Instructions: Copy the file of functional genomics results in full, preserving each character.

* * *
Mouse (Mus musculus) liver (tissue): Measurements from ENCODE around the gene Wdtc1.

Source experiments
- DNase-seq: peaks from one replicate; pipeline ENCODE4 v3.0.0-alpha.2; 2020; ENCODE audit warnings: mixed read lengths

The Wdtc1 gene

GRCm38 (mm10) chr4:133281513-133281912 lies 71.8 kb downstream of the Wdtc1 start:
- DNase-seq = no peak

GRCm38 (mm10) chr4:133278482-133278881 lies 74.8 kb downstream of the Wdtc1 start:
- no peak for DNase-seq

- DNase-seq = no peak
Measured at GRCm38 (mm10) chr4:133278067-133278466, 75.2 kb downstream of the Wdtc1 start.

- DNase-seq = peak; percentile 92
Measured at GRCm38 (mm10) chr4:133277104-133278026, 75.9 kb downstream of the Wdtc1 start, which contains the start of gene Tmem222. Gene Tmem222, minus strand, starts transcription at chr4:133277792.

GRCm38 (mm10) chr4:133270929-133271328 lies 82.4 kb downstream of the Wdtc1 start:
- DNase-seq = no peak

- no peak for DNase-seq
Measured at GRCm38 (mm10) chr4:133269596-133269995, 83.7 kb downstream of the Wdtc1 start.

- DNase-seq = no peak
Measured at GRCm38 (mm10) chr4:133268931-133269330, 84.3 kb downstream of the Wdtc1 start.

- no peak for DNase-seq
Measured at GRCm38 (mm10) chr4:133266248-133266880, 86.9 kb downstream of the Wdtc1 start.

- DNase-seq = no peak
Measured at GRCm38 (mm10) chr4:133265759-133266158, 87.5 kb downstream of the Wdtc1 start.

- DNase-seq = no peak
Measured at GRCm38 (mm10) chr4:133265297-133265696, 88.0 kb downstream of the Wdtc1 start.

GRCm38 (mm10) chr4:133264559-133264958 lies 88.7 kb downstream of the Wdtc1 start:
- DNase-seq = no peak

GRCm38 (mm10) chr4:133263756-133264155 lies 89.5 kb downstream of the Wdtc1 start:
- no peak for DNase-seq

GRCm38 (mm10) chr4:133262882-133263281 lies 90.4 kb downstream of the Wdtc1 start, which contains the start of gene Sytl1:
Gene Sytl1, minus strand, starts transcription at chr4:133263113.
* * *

Mouse (Mus musculus) liver (tissue): Measurements from ENCODE around the gene Wdtc1.

Source experiments
- DNase-seq: peaks from one replicate; pipeline ENCODE4 v3.0.0-alpha.2; 2020; ENCODE audit warnings: mixed read lengths

The Wdtc1 gene

GRCm38 (mm10) chr4:133281513-133281912 lies 71.8 kb downstream of the Wdtc1 start:
- DNase-seq = no peak

GRCm38 (mm10) chr4:133278482-133278881 lies 74.8 kb downstream of the Wdtc1 start:
- no peak for DNase-seq

- DNase-seq = no peak
Measured at GRCm38 (mm10) chr4:133278067-133278466, 75.2 kb downstream of the Wdtc1 start.

- DNase-seq = peak; percentile 92
Measured at GRCm38 (mm10) chr4:133277104-133278026, 75.9 kb downstream of the Wdtc1 start, which contains the start of gene Tmem222. Gene Tmem222, minus strand, starts transcription at chr4:133277792.

GRCm38 (mm10) chr4:133270929-133271328 lies 82.4 kb downstream of the Wdtc1 start:
- DNase-seq = no peak

- no peak for DNase-seq
Measured at GRCm38 (mm10) chr4:133269596-133269995, 83.7 kb downstream of the Wdtc1 start.

- DNase-seq = no peak
Measured at GRCm38 (mm10) chr4:133268931-133269330, 84.3 kb downstream of the Wdtc1 start.

- no peak for DNase-seq
Measured at GRCm38 (mm10) chr4:133266248-133266880, 86.9 kb downstream of the Wdtc1 start.

- DNase-seq = no peak
Measured at GRCm38 (mm10) chr4:133265759-133266158, 87.5 kb downstream of the Wdtc1 start.

- DNase-seq = no peak
Measured at GRCm38 (mm10) chr4:133265297-133265696, 88.0 kb downstream of the Wdtc1 start.

GRCm38 (mm10) chr4:133264559-133264958 lies 88.7 kb downstream of the Wdtc1 start:
- DNase-seq = no peak

GRCm38 (mm10) chr4:133263756-133264155 lies 89.5 kb downstream of the Wdtc1 start:
- no peak for DNase-seq

GRCm38 (mm10) chr4:133262882-133263281 lies 90.4 kb downstream of the Wdtc1 start, which contains the start of gene Sytl1:
Gene Sytl1, minus strand, starts transcription at chr4:133263113.